Perhaps the most exciting branch of commercial UAV technology is its ability to water our creative soil. Cinematography and professional video services are, quite frankly, the sexiest of the UAV industry line-up, and using drones for these purposes has levelled the playing field for directors seeking that perfect panorama without spending thousands on a single helicopter shot. As digital cameras have fallen in price, making amateur film-making more affordable, drones are streamlining the production of countless movies, TV shows, and corporate and tourist video shoots, all while doing it under the radar of the average cinephile.
After Roger Deakins flirted with drone filming in Skyfall (that astonishing opening, if you remember it, was kinetic for a good reason), Bond is back with his off-screen gadget for this year’s Spectre, a visual and visceral treat that offers gorgeous frames of Austrian, Italian and African landscapes between bursts of typically suave gunplay. Pleasingly, since the film lambasts the topic of drone surveillance for government spying programmes, Spectre epitomises the technology’s shift from military to popular custom, the very nature of its story complimented by using UAVs creatively to tell that story in the first place. Not for a moment am I suggesting Sam Mendes was at all bothered about the juxtaposition, but for drone geeks like us, it’s a nice sign of the changing climate around what drones can offer for society, and how commercial drones are distinguished from their counterpart.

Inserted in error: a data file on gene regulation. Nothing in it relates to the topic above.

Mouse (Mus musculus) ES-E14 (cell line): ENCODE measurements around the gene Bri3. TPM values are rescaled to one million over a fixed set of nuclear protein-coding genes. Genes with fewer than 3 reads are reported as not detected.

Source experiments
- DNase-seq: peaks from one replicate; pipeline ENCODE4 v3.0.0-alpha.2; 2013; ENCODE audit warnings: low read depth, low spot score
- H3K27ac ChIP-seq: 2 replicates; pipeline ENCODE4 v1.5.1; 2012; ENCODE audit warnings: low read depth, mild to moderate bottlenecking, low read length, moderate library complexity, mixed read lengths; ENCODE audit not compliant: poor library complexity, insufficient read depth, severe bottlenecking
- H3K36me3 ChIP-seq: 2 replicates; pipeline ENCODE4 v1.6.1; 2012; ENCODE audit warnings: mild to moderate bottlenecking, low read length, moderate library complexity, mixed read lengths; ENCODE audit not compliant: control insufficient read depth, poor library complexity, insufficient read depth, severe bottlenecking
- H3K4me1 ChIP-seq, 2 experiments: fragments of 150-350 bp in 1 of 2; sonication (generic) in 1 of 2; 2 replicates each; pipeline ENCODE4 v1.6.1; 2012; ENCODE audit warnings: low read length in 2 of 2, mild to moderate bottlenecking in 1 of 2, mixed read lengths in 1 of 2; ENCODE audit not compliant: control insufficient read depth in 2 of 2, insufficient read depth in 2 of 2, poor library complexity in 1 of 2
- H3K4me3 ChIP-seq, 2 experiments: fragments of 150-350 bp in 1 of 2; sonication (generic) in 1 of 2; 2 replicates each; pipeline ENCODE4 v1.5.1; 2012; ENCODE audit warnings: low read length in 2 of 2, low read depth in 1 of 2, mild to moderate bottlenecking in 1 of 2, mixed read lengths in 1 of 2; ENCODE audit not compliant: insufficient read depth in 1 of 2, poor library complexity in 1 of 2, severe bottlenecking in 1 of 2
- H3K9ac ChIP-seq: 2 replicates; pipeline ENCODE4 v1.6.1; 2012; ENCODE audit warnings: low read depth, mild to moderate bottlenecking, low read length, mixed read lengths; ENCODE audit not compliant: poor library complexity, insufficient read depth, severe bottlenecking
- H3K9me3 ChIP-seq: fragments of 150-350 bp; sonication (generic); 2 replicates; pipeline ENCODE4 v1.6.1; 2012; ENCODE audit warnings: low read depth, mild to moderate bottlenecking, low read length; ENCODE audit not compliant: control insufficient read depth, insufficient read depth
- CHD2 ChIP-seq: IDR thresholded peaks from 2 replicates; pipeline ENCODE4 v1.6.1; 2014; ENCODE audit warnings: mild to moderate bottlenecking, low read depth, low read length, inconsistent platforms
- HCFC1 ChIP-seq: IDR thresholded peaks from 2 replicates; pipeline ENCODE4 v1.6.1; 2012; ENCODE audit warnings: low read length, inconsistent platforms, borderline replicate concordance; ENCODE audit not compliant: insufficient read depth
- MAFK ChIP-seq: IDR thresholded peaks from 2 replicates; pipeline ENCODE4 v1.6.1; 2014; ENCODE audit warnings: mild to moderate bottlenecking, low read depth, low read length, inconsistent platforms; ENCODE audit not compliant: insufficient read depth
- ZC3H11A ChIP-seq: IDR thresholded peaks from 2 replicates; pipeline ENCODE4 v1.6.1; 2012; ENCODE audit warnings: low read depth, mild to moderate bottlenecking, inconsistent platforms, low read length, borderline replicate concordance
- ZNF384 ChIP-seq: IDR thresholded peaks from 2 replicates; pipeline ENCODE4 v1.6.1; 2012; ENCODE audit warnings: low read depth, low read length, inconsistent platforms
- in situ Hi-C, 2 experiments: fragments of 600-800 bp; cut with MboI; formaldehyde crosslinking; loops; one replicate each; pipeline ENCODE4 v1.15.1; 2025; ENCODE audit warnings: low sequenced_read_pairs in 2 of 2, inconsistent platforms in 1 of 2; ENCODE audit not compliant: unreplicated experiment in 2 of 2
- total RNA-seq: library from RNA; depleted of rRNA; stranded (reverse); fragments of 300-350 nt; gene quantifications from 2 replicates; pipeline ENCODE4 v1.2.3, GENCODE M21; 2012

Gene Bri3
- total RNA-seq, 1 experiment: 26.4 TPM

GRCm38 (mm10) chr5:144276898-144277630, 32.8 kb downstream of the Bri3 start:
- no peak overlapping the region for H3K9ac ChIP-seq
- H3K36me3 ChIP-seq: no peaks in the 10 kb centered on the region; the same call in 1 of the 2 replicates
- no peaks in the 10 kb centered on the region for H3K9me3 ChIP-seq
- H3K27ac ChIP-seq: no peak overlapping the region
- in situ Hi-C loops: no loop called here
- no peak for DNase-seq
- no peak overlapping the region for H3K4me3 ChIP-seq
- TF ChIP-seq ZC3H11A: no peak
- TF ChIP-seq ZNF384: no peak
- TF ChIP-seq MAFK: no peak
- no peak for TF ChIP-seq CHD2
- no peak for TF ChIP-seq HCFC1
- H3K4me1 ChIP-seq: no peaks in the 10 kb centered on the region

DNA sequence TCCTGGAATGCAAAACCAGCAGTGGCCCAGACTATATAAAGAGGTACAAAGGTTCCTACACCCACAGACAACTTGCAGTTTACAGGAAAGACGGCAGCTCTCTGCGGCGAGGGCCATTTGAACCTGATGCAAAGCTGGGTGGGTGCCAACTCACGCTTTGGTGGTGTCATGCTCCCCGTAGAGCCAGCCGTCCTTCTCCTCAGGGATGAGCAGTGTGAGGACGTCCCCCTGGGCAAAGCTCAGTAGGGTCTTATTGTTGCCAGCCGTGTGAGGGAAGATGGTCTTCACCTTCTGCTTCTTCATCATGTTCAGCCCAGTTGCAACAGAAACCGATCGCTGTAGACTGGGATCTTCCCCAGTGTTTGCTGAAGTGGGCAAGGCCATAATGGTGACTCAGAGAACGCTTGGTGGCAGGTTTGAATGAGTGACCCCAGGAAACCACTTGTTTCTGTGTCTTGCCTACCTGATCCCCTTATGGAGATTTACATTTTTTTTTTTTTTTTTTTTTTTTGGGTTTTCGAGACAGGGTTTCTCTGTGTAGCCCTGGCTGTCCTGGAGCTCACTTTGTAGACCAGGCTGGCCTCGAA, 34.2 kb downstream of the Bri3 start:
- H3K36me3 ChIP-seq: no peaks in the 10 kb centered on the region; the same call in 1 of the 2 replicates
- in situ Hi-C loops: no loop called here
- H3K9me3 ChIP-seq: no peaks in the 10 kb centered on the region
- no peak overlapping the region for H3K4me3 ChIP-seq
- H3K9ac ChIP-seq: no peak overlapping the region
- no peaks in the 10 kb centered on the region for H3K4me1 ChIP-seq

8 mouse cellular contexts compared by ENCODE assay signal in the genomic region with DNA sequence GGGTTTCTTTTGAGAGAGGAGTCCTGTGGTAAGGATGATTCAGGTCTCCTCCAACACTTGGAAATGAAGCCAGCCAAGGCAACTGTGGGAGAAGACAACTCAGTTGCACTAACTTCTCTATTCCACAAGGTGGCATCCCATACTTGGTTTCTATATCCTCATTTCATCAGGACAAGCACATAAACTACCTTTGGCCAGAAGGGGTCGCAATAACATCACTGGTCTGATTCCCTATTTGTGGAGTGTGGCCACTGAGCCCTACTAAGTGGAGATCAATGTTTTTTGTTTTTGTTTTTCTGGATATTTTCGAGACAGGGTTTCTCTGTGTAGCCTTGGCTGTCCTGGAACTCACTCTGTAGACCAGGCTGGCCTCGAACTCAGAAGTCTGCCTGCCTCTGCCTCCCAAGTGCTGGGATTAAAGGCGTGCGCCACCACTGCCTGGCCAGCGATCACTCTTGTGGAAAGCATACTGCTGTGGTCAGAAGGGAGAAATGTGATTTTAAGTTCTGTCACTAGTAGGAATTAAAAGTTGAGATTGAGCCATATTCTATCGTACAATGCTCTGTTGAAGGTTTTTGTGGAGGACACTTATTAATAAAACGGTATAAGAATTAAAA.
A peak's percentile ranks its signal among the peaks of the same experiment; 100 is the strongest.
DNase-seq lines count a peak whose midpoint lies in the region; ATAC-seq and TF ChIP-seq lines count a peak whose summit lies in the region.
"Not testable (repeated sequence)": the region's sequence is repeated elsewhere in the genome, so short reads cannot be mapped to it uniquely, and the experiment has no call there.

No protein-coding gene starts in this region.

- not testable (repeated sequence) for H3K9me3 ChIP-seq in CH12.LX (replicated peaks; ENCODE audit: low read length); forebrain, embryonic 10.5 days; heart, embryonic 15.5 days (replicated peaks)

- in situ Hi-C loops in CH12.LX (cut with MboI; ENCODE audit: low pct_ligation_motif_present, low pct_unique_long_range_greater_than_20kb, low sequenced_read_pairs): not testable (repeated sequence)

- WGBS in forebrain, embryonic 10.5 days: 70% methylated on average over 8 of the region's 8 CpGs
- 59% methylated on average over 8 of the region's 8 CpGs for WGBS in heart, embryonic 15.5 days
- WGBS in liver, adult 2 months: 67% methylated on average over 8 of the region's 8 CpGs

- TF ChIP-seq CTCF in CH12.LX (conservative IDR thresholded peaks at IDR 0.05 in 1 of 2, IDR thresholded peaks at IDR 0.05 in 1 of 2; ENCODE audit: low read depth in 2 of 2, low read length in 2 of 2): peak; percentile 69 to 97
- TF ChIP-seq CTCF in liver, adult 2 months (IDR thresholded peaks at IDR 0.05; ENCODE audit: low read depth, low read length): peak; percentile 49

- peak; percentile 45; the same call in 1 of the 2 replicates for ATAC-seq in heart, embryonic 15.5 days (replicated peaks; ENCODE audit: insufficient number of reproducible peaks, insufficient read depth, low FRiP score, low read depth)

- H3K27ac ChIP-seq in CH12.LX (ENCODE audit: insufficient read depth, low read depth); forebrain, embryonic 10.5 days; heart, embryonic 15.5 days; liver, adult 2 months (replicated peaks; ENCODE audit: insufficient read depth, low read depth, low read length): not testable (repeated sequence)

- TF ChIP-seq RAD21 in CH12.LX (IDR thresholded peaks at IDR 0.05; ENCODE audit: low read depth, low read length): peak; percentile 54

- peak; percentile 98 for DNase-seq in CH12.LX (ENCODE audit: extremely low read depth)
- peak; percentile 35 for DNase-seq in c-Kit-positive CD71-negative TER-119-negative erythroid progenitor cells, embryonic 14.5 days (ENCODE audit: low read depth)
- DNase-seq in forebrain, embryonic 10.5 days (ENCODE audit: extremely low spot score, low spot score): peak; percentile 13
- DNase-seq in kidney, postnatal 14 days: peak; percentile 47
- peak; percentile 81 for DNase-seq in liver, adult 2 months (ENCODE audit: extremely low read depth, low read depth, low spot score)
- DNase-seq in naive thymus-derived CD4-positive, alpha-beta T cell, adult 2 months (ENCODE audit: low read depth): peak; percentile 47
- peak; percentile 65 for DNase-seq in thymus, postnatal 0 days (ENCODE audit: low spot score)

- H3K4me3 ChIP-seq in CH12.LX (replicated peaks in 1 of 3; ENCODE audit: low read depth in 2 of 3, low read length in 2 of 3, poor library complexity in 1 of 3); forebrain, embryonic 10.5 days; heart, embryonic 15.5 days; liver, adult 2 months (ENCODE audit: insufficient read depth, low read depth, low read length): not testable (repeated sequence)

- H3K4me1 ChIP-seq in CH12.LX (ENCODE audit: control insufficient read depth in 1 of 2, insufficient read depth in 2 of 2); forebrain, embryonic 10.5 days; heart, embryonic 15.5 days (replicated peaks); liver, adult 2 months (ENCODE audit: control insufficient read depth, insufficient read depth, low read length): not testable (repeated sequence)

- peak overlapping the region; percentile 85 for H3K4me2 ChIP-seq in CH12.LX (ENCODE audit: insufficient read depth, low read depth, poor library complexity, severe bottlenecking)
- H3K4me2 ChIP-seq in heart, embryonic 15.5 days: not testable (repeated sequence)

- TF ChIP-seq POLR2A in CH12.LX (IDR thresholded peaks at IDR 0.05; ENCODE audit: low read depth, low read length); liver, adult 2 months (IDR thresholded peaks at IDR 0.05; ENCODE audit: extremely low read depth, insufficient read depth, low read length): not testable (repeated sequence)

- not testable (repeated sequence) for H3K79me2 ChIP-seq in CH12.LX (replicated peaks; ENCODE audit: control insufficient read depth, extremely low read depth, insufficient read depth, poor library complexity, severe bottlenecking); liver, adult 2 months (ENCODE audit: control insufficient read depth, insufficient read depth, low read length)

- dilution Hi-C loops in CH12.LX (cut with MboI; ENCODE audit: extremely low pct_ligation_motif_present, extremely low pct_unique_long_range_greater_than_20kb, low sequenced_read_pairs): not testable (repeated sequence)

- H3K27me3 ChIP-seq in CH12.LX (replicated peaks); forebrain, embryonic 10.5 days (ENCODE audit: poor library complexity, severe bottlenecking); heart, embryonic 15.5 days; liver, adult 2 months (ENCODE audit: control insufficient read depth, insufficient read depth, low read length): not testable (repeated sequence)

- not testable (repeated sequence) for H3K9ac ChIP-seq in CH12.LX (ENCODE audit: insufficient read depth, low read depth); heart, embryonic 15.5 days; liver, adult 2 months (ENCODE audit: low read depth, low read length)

Similarly, Game of Thrones used drones for its latest season, most notably in scenes approached with bated breath by fans of the 5th book. For any of you that tuned into Danearys Targeryn’s dragon ride from the fighting pits, you’ll recall the sense of awe you felt watching masked terrorists duelling with a colossal number of extras in Mereen (or Spain, if you’re a pedant). Spotting Peter Dinklage’s magnificent, craggy head in a sea of flailing bodies was a reminder of the show’s sense of spectacle and, for pure ambition, went down as a classic sequence in GoT fandom. How great, then, to learn drones were a big part of stitching those shots into a coherent and malleable array of violence and wonder. It’s hard to guess how many production companies now use drones regularly for filming, but Hollywood, as it does these days, is taking its cues from TV; we can expect a wide proliferation of UAV shots in the coming years, mainly for thrillers, where the machines can move easily with the action.